CHOC Children’s wants its patients and families to get to know its specialists. Today, meet Dr. Andrew Mower, a pediatric neurologist. Dr. Mower attended medical school at St. George’s University School of Medicine, completed a residency in pediatrics at Maimonides Medical Center, and another residency in child neurology State University of New York Downstate. He completed a fellowship in clinical neurophysiology at Columbia University. Dr. Mower sits on CHOC’s quality improvement committee and is part of CHOC’s ancillary and diagnostic services. He has been on staff at CHOC for two years.

Dr.Andrew_Mower_0699_2

Q: What are your special clinical interests?
A: Epilepsy and epilepsy surgery

Q: What are some new programs or developments within your specialty?
A: Stereotactic EEG for epilepsy surgery

Q: What are your most common diagnoses?
A: Epilepsy and headaches

Q: What would you most like community/referring providers to know about you or your division at CHOC?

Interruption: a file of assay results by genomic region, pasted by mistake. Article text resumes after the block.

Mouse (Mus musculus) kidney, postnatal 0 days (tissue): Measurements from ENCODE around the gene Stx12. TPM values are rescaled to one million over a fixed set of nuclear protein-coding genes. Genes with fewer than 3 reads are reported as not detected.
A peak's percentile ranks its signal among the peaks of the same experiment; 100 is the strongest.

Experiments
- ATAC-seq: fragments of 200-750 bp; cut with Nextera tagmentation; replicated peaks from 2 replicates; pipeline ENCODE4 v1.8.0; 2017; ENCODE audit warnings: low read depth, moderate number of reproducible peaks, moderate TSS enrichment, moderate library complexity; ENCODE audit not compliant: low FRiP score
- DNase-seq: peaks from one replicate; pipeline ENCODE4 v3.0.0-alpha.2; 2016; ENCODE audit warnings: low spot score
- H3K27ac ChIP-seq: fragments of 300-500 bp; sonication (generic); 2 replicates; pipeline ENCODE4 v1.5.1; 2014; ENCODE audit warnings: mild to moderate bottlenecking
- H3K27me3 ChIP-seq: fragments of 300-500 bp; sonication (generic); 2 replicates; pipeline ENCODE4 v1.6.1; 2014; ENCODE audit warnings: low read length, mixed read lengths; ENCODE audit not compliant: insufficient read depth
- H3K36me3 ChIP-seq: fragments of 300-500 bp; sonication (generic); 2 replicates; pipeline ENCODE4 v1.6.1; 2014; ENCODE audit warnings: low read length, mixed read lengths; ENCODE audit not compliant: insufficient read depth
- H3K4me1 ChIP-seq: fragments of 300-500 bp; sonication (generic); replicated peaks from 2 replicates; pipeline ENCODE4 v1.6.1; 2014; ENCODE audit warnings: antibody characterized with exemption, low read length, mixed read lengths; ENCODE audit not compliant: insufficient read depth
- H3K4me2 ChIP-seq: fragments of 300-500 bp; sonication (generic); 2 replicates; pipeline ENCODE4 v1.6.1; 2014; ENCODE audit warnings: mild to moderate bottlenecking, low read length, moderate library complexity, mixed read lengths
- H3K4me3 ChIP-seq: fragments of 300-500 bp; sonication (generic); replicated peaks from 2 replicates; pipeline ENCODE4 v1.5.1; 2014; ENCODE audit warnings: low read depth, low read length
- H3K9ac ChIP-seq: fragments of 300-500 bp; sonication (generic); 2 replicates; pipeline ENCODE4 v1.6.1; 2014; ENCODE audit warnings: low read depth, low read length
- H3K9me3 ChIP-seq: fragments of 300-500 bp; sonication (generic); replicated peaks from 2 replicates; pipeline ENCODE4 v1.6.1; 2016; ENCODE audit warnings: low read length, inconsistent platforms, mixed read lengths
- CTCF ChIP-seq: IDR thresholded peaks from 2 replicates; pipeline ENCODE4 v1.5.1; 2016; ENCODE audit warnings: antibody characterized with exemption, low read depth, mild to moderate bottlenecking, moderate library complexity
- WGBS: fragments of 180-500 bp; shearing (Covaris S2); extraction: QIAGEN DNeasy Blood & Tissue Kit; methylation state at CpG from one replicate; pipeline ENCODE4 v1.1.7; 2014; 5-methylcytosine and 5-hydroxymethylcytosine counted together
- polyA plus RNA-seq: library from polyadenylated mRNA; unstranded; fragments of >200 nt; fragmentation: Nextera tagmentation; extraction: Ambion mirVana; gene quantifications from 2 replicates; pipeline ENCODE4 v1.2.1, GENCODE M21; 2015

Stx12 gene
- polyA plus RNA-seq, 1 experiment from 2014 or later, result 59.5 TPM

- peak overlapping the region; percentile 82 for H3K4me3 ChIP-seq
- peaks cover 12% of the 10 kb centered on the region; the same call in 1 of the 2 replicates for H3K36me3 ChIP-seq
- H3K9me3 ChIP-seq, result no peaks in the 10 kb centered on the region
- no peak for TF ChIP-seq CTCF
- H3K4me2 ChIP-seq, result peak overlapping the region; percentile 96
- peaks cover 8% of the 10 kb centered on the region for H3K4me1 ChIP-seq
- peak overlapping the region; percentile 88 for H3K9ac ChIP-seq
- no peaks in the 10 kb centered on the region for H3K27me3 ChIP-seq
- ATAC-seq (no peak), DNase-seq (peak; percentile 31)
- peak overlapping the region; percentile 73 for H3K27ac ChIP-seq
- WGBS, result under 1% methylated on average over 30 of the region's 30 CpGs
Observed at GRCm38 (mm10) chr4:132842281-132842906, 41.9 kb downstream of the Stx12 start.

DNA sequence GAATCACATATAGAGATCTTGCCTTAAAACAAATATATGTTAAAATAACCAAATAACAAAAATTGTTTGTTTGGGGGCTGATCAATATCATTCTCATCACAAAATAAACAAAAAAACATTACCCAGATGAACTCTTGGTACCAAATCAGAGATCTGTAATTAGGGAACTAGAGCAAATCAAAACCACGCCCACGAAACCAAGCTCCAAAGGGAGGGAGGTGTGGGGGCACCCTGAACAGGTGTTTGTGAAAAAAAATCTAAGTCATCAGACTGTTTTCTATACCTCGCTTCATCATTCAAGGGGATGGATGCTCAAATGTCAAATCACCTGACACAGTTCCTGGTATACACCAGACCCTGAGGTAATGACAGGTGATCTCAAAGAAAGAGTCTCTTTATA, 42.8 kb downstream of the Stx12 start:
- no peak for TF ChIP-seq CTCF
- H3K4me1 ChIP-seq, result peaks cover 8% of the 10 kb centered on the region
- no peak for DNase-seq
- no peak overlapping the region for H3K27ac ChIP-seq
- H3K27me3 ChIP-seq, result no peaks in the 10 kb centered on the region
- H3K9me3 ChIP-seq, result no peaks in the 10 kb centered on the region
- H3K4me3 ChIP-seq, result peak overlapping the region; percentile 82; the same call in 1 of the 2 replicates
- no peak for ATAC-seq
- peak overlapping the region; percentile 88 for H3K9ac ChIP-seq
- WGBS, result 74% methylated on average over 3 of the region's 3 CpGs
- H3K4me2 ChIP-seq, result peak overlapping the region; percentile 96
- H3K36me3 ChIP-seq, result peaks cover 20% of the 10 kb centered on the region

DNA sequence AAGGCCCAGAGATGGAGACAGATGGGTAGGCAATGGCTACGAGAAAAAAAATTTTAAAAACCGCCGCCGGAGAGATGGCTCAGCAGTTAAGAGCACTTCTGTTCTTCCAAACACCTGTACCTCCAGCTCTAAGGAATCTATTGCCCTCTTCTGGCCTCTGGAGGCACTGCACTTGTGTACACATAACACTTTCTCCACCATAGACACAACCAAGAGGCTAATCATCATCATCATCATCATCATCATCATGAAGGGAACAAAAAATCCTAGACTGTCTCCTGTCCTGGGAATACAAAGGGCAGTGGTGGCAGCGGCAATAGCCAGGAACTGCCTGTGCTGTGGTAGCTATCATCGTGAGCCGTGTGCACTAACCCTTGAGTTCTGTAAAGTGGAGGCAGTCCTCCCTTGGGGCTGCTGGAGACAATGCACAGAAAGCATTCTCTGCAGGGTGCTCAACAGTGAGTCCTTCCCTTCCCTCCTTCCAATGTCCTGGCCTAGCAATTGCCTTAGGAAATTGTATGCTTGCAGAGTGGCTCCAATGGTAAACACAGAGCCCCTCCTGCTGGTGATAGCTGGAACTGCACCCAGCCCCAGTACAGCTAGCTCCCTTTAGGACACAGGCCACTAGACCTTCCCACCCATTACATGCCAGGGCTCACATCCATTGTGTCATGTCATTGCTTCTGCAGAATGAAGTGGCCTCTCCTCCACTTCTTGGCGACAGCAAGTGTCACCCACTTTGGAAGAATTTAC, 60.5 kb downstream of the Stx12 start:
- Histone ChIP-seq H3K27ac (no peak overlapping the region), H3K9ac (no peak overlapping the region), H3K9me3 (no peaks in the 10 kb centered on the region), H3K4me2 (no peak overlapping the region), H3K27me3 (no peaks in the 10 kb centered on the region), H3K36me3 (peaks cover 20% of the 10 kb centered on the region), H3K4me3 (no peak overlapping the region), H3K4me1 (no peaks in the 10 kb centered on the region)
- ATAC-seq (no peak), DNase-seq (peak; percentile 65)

A: We take on the most challenging epilepsy cases to search for cures, and, if not, at least an improvement in the child and family’s quality of life. We work together as a team to use all of our expertise to help the child and family.

Q:  What inspires you most about the care being delivered here at CHOC?
A: I feel that we offer families hope when hope had been abandoned before.

Q: Why did you decide to become a doctor?
A: I decided to become a doctor to help people in need. I chose neurology as my specialty because I had a fascination with the nervous system and wanted to break misperceptions that little can be done for patients with neurological problems.

Q: If you weren’t a physician, what would you be and why?
A: Farmer. I love the accomplishment of creating a garden and growing produce.

Q: What are your hobbies/interests outside of work?
A: Gardening, running and hiking

Q: What was the funniest thing a patient told you?